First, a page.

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network cable problem

I am having problem with some of my network drops in my school network. Approximately 40 cable drops from the ceiling in classrooms have quit working all of a sudden. The other 60 or so seem to be working just fine. I can not seem to track down any other problem with the switches or the router. I have ran a network cable to an active drop which works just fine. I would not have a problem rerunning all of the cables except for the fact that I find it odd that several have gone out instead of just a few. Any advice would be greatly appreciated.

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Where and how do they terminate?

In reply to: network cable problem

Do they go to a patch panel and are they labeled so you can test them individually? Do you know if the ones gone bad might run through a common location? Perhaps over something that gets very hot? This might sound not to be possible but animals hiding in ceilings and other nooks and crannies of a building can damage wiring.

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Network cable problem

In reply to: Where and how do they terminate?

I have looked in the ceiling and can not seem to find anything. The cables are away from the heating ducts. When you plug the cables into the computers they light up on the switch, but they will not ping anything and will not pick up an IP that is correct. Very frustrated at this point.

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Are the dead cables all connected to the same switch?

In reply to: Network cable problem

If so, that could mean loss of connection to the router or that the switch has gone bad. You could try giving static addresses to a few PCs on the suspect cables and see if you can ping those addresses from other PCs. If that works, I'd be looking at the relay rack. If the switch is not of the auto-sensing type, perhaps the button for the uplink port has been tampered with.

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Network cabling problem

In reply to: Are the dead cables all connected to the same switch?

I have tried assigning static IPs, but it still won't connect. I have almost come to the conclusion that the cables are not the problem. It seems to be one hallway that is out. However, some of the drops show to be sending and receiving traffic on the switch, they won't connect though. When I run the ipconfig on them, it gives them a 169 address. Won't ping the router, etc... I am wondering if we have something else going on. What do you think?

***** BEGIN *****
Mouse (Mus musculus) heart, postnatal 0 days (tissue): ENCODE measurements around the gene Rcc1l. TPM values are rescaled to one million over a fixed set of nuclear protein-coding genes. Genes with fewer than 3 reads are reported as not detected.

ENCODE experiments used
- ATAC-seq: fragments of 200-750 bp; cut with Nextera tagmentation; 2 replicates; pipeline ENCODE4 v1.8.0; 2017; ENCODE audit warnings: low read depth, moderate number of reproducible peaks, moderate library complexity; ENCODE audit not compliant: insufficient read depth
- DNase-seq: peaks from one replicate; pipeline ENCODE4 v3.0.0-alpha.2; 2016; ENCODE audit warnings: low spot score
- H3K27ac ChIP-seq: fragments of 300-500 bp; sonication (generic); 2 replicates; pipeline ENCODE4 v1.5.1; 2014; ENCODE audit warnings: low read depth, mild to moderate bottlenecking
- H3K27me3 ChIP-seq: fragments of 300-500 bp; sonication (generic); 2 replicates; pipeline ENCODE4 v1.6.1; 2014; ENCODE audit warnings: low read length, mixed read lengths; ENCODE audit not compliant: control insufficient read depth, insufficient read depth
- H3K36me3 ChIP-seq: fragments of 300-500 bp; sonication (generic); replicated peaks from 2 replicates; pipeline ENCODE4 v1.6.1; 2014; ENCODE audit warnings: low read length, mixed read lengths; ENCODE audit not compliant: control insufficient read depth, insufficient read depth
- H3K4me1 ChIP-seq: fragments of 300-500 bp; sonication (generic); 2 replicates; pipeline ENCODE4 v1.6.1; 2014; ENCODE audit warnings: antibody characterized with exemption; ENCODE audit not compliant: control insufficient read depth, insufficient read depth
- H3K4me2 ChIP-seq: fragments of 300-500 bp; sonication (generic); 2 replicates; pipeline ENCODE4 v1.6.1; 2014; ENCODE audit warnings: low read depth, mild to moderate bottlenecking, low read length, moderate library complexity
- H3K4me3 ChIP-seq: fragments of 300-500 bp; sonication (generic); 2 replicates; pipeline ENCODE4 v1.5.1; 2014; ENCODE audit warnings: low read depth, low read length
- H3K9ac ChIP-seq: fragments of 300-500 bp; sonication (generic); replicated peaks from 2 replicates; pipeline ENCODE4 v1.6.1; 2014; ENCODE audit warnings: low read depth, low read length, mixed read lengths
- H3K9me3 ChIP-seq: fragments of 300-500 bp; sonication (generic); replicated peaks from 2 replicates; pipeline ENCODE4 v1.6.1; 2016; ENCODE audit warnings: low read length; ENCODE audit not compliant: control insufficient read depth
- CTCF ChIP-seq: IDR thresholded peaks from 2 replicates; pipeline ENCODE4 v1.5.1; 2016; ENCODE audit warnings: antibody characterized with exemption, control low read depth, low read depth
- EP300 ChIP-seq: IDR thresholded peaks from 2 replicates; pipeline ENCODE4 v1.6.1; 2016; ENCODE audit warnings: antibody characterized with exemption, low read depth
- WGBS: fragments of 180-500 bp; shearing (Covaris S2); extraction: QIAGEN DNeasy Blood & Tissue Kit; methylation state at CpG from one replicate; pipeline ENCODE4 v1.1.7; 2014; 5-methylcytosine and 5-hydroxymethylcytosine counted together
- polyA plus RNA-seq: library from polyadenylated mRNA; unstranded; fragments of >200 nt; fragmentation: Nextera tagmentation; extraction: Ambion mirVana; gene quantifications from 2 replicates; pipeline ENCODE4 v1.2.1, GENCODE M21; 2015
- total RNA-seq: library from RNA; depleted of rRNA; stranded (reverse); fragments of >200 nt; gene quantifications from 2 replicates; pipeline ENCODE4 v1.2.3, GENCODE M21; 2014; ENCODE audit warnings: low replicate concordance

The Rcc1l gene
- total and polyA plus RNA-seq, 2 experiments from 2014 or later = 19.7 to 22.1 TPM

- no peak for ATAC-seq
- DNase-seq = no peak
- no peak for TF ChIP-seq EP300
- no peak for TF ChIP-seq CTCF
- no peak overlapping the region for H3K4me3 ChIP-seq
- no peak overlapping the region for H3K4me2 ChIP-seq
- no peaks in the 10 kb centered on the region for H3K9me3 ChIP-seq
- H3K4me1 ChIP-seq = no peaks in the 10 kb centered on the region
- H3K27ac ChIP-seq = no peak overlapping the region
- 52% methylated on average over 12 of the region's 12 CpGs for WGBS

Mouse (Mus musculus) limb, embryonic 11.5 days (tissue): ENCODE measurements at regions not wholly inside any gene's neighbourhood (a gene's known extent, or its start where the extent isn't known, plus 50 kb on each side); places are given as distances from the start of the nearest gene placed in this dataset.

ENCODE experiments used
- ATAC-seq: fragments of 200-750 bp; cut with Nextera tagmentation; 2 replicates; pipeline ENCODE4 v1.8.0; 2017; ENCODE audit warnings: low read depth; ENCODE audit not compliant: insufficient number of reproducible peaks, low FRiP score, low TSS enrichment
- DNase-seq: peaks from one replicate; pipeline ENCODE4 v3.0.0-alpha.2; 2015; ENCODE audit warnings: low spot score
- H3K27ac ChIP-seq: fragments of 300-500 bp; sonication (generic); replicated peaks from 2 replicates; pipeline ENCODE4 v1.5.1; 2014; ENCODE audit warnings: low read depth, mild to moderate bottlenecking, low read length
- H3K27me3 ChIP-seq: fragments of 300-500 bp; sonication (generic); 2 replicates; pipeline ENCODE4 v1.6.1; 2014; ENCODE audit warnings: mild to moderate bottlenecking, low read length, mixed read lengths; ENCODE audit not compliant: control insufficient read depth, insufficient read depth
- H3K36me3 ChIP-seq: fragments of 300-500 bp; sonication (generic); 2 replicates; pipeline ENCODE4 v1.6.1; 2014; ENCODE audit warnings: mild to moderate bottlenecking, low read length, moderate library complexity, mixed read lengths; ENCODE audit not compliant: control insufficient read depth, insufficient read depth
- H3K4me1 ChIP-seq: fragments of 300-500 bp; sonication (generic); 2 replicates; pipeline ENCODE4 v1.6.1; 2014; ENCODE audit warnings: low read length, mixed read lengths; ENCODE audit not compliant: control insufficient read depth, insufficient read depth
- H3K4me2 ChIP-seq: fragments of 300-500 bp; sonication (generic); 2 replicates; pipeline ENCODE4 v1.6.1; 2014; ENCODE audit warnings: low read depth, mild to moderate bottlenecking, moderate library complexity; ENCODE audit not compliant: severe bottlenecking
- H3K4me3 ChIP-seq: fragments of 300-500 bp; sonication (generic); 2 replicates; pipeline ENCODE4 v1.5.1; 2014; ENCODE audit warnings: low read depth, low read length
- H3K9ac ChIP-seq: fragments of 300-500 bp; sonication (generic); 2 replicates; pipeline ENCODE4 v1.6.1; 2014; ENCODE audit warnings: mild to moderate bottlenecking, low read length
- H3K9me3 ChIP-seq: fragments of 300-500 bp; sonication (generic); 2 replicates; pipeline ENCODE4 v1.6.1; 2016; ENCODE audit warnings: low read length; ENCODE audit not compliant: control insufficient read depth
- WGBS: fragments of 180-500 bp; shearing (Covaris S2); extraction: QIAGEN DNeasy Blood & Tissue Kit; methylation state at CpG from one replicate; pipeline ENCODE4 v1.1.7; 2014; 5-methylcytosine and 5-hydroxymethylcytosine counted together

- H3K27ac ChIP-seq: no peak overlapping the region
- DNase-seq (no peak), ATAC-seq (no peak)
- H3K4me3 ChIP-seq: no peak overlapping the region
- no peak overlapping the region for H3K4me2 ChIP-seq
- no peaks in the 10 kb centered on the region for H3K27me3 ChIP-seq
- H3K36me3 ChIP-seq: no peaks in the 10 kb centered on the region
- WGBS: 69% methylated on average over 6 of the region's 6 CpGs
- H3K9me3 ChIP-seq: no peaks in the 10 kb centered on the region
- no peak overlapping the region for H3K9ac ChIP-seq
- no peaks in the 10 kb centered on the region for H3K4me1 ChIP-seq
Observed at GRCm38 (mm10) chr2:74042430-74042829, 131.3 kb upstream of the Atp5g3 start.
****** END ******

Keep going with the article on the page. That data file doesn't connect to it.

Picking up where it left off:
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169 is the self assigned address.

In reply to: Network cabling problem

You do know what this means?

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what?

In reply to: 169 is the self assigned address.

What are you thinking?

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It's a default and non-working address

In reply to: what?

that's created internally. You won't get a 0.0.0.0. Basically it means no address has been assigned by yourself or as requested by the device.

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So you have blinking lights

In reply to: Network cabling problem

Do you have everything labeled so you can trace wiring from a PC to the relay rack (presuming you use such)? Might this hallway have a switch located away from the main network closet area? If you unplug all the cables from the non working PCs, does each disconnect cause an LED to go out on a switch and is it the same switch? I do some volunteer work at a school and we did have a lightning strike that took out several ports in one switch leaving others unaffected. Any electrical "event" lately?

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Electrical problem

In reply to: So you have blinking lights

The electrical issue is kind of what I have been thinking too. Yes, the patch panel is labeled and when you plug the computers in the lights light up, but no connectivity. We had power surges around the time this happened that blew transformers on our wireless tower. The question is, how do I determine if that is it?

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Can you reach the router from one of the dead drops?

In reply to: Electrical problem

If you can patch directly into the router with some of the individual cables and you get an internet connection, I'm thinking the problem may be with the switch. It's possible some ports work and some don't. It may also take a close examination of the relay rack wiring. I've seen loops between switching components to reek havoc. As well, managed switches that allow ports to be turned on and off or locked to MAC addresses can be an issue. I've not dealt with anything that sophisticated so cannot offer much in that regard. If your network drops terminate at a patch panel, just run a cable right to a router LAN port and see if you can connect. Good luck.

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